Johannesburg - The National Union of Mineworkers (Num) will
examine the consequences of the proposals in the ANC's nationalisation report,
general secretary Frans Baleni said on Monday.
"Once we have done our homework we will engage with the
ANC," Baleni told reporters in Johannesburg following the Num's national
executive committee (NEC) meeting.
He said more analysis of the research needed to be done,
including examining the consequences of the research proposals.
The ANC report examining the mining sector was compiled by
three economists who visited 13 countries to investigate mining models and best
practices that would be viable for South Africa.
Business Day reported that the leaked study found that
nationalising mines would be unconstitutional.
It apparently concluded that the government could not afford
to buy stakes in mines and recommended an upward revision of royalties and tax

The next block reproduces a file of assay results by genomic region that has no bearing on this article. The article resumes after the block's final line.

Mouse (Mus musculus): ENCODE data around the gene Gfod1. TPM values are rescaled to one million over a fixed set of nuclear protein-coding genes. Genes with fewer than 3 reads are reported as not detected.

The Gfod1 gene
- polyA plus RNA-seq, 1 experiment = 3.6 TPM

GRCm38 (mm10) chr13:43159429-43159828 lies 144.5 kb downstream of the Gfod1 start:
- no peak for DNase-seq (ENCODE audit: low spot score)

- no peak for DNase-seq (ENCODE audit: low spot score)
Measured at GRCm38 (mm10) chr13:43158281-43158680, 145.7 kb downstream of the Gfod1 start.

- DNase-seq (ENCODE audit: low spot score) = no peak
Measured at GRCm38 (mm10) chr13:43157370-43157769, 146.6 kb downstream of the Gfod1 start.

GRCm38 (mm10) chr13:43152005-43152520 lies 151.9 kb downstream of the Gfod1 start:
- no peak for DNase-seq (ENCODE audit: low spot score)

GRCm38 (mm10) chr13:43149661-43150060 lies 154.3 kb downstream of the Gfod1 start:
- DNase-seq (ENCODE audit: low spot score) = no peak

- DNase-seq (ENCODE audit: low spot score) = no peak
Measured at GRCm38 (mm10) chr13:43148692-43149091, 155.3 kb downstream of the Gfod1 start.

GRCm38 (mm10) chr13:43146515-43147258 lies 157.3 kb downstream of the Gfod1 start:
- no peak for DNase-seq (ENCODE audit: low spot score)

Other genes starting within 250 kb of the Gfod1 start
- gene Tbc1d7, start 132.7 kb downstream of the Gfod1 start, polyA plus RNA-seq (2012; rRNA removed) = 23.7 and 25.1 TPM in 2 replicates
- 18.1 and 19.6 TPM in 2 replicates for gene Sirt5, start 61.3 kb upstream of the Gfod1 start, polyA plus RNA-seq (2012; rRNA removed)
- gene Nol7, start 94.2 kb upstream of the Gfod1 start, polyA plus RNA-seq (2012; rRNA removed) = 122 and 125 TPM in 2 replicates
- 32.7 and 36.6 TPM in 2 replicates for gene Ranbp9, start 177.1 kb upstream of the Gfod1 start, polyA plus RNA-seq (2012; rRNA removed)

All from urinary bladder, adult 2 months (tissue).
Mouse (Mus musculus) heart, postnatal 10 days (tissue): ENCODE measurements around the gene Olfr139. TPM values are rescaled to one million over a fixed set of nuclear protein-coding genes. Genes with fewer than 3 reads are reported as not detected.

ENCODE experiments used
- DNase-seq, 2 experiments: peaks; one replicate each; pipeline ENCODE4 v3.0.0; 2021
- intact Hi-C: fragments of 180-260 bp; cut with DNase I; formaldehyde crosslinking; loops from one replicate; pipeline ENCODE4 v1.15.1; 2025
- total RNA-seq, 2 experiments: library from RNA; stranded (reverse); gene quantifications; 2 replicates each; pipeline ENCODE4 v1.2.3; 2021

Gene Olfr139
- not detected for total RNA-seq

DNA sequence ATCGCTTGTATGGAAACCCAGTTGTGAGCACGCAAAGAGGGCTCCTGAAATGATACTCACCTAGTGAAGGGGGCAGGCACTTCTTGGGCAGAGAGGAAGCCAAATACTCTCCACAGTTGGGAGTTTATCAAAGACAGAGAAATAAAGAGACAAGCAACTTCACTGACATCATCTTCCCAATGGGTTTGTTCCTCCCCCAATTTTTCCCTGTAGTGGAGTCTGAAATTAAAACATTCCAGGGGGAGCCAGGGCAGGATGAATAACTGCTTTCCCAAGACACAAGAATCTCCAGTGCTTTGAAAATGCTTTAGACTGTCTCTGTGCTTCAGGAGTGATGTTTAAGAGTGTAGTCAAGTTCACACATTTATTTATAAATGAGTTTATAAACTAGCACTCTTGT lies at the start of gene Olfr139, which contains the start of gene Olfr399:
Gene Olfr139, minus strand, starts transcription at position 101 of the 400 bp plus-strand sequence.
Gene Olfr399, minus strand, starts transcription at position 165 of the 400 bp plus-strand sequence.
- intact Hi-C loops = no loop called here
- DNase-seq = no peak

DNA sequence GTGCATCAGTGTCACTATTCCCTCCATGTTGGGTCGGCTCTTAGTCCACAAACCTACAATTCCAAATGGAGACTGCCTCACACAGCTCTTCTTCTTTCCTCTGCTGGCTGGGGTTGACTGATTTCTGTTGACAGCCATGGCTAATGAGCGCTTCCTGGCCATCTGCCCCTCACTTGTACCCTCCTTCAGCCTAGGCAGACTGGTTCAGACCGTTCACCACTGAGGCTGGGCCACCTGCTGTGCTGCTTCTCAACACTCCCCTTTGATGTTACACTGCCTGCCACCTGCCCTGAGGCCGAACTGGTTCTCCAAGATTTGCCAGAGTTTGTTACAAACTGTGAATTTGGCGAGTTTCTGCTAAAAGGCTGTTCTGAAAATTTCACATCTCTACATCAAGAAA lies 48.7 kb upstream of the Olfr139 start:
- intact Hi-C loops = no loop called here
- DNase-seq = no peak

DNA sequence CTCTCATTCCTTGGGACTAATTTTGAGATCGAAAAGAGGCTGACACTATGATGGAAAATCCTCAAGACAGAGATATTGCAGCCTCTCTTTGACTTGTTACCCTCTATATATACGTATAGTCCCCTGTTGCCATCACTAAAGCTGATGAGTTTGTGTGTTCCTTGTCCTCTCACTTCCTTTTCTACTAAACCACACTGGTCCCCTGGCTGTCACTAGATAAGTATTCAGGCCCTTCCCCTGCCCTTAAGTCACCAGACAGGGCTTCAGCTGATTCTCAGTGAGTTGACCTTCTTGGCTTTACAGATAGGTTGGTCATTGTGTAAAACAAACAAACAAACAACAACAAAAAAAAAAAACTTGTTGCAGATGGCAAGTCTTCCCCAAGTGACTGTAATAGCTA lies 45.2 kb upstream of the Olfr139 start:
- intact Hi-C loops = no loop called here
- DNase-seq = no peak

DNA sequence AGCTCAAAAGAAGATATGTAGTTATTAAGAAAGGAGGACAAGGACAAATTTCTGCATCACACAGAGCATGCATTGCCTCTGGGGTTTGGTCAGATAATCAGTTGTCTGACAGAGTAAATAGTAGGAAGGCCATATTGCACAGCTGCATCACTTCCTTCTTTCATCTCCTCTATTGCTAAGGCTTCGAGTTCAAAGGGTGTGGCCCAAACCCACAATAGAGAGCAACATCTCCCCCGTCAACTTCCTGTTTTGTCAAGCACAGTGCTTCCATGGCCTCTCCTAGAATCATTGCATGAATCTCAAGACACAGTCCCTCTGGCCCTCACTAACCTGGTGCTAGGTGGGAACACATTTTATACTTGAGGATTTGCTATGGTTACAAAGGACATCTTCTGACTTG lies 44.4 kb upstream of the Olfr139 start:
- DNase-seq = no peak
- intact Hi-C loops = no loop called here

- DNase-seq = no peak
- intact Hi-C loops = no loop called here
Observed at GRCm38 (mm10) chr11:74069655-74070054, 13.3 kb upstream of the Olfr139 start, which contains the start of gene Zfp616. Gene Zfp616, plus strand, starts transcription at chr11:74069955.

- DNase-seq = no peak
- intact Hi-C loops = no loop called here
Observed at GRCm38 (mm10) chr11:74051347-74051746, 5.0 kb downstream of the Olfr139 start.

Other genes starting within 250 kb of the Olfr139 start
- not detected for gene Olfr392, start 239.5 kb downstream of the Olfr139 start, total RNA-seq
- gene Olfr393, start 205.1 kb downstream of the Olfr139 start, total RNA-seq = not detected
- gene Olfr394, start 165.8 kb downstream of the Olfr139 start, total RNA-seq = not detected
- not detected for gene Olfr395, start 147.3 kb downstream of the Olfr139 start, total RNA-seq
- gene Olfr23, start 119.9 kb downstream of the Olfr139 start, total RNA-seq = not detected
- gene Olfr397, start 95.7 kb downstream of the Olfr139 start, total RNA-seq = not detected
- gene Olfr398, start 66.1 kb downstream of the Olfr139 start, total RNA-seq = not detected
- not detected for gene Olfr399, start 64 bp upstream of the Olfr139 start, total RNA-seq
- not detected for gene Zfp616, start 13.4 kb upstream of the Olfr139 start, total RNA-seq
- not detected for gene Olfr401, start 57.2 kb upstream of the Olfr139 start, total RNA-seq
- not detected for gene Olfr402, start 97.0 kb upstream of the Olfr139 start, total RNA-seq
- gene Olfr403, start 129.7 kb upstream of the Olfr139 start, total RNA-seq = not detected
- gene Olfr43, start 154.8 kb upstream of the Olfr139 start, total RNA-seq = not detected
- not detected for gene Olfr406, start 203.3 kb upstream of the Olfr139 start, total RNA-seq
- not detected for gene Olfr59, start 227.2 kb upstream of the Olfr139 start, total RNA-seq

Baleni said the Num welcomed the ANC's upcoming policy
conference in June.
The Num "views it as providing an opportunity to review
policies that are not helpful to the poor".
"The Num will engage (the Congress of SA Trade Unions)
Cosatu to ensure that policies that favour the working class and the poor are
adopted, particularly those that will help stamp out unemployment, poverty and
inequalities," he said.
The Num would support Cosatu's protest against the Gauteng
toll roads and labour brokers on March 7.
"We fully support Cosatu that we should not be made to
bear the cost of these unplanned tollgates," Baleni said.
"That a province can just decide on something that has
huge national impact without proper consultation is not acceptable."
The Num called on its members to support the protest.
"The NEC further lamented government's intention to
regulate labour brokers and appealed to the state to seriously reconsider its
position as slavery cannot be regulated," according to a Num statement
issued at the briefing.
Cosatu vowed to press ahead with a strike against toll fees
in Gauteng, despite Finance Minister Pravin Gordhan announcing lower tariffs in
his budget speech last week.